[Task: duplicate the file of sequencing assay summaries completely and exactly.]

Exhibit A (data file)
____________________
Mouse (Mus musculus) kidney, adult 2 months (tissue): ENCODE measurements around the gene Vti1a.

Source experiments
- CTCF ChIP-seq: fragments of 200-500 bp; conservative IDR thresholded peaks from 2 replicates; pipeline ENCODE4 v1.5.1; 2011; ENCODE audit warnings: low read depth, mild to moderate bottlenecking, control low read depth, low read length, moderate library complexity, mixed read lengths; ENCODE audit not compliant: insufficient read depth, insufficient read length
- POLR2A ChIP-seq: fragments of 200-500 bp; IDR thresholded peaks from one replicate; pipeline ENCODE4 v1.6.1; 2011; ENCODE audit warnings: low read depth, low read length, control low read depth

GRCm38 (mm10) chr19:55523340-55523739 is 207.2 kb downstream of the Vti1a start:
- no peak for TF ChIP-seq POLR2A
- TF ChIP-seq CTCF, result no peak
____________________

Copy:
Mouse (Mus musculus) kidney, adult 2 months (tissue): ENCODE measurements around the gene Vti1a.

Source experiments
- CTCF ChIP-seq: fragments of 200-500 bp; conservative IDR thresholded peaks from 2 replicates; pipeline ENCODE4 v1.5.1; 2011; ENCODE audit warnings: low read depth, mild to moderate bottlenecking, control low read depth, low read length, moderate library complexity, mixed read lengths; ENCODE audit not compliant: insufficient read depth, insufficient read length
- POLR2A ChIP-seq: fragments of 200-500 bp; IDR thresholded peaks from one replicate; pipeline ENCODE4 v1.6.1; 2011; ENCODE audit warnings: low read depth, low read length, control low read depth

GRCm38 (mm10) chr19:55523340-55523739 is 207.2 kb downstream of the Vti1a start:
- no peak for TF ChIP-seq POLR2A
- TF ChIP-seq CTCF, result no peak